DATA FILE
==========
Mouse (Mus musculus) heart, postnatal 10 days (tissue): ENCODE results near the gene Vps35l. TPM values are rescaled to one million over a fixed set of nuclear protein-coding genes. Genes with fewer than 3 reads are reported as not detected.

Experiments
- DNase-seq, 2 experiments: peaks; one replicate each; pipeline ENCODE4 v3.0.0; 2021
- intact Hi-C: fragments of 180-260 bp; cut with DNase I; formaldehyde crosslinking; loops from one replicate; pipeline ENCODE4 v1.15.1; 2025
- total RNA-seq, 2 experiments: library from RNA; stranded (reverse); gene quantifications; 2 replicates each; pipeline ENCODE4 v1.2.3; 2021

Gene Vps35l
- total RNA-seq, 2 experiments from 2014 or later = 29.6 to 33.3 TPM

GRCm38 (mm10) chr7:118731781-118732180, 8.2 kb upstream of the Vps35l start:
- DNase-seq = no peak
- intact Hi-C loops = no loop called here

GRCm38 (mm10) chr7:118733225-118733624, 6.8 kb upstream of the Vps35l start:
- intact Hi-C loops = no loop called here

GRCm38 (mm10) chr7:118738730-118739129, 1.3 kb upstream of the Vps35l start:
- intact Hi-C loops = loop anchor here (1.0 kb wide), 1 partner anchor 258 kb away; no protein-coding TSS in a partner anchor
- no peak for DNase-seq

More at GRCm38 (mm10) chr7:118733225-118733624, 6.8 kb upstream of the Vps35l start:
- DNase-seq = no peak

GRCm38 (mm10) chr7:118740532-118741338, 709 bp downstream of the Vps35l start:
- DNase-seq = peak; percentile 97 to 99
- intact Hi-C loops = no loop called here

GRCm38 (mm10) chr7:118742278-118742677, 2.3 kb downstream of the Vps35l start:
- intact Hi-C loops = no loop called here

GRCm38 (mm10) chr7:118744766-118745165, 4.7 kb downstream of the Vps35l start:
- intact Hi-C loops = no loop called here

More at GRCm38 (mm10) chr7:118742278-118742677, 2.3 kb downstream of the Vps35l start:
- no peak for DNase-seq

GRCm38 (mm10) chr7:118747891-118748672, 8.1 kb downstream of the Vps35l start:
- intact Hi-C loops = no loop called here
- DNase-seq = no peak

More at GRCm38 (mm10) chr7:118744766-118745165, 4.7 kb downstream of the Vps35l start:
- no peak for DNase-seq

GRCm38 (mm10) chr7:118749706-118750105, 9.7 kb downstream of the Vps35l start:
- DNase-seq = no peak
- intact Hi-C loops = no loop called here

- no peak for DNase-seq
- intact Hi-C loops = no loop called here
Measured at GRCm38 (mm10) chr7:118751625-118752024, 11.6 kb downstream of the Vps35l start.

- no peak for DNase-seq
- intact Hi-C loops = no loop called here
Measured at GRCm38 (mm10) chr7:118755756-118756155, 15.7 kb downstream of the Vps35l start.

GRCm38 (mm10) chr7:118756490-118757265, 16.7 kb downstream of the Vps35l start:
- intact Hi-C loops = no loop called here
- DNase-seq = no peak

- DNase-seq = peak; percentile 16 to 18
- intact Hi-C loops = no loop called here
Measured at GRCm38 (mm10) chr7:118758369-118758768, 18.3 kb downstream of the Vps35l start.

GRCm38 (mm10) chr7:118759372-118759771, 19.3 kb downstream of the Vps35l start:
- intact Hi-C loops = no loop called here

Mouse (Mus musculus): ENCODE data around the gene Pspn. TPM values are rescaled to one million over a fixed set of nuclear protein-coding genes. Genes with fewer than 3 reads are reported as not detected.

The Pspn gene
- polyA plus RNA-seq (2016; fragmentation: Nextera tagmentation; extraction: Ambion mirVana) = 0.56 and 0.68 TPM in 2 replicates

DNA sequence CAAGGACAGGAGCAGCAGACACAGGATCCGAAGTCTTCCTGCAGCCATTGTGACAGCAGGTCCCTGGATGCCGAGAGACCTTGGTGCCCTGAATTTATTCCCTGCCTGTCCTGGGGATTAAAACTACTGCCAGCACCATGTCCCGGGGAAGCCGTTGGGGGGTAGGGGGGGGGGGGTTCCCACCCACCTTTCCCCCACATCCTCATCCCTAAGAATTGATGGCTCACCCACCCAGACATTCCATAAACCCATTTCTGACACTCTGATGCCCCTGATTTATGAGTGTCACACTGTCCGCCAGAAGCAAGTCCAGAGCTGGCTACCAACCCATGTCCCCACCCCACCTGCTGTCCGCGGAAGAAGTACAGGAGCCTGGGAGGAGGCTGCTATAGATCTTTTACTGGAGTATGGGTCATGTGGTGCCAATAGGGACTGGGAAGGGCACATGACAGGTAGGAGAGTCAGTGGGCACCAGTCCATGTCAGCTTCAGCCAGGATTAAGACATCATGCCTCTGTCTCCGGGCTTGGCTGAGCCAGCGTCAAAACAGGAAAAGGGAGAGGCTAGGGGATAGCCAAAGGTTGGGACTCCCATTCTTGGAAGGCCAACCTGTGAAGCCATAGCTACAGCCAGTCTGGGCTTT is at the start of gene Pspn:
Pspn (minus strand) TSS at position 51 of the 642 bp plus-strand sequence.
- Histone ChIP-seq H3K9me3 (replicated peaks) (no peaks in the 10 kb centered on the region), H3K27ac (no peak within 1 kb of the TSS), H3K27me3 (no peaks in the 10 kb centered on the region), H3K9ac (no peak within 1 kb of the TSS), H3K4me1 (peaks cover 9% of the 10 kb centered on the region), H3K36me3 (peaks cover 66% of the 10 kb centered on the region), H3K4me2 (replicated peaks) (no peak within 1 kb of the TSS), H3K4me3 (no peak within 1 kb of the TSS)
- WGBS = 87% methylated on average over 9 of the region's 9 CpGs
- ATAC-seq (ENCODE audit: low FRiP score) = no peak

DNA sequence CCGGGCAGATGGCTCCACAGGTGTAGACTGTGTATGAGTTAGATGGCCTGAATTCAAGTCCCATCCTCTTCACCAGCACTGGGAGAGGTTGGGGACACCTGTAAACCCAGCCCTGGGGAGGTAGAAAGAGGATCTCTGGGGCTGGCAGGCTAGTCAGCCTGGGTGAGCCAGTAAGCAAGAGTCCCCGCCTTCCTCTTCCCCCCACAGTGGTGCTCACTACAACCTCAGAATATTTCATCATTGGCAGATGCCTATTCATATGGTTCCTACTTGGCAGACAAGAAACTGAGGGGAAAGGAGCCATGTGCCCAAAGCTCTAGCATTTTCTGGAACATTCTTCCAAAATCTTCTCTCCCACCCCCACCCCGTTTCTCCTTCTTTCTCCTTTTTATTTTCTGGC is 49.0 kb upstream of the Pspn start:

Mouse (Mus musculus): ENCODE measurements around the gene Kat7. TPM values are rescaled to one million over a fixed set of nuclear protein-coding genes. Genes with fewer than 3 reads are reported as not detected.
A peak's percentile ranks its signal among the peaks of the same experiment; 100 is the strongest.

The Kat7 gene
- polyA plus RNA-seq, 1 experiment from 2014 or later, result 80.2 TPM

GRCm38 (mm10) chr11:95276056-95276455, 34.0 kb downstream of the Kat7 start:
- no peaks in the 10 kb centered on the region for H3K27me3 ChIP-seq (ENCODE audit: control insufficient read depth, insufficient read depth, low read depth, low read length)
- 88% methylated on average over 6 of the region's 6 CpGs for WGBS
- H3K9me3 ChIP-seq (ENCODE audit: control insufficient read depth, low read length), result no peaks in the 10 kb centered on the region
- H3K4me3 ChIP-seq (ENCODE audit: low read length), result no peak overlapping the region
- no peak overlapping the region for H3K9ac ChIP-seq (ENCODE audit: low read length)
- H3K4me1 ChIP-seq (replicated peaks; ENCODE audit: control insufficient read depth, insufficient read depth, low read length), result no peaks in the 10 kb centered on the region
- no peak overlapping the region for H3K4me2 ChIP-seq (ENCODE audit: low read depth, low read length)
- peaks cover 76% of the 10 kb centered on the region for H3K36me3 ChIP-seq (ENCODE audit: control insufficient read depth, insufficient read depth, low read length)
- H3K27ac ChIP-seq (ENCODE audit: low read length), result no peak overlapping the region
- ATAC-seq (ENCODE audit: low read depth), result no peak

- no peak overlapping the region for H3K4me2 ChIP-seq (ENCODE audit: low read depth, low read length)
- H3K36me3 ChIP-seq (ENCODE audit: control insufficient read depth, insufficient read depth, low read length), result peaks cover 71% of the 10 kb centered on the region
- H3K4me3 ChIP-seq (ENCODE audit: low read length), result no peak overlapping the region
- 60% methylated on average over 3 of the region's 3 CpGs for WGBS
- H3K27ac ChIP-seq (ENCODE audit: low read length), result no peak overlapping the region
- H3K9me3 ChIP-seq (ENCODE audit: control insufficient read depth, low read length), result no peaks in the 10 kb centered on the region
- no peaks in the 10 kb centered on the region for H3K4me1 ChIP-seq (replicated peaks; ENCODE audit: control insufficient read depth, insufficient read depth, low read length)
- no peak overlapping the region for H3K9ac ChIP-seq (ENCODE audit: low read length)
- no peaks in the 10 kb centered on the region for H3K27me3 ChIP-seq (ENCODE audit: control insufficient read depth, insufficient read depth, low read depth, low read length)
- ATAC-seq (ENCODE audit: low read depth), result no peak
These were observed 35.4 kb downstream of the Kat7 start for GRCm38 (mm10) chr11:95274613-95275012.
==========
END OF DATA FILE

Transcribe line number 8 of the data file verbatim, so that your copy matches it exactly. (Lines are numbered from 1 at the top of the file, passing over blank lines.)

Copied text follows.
GRCm38 (mm10) chr7:118731781-118732180, 8.2 kb upstream of the Vps35l start: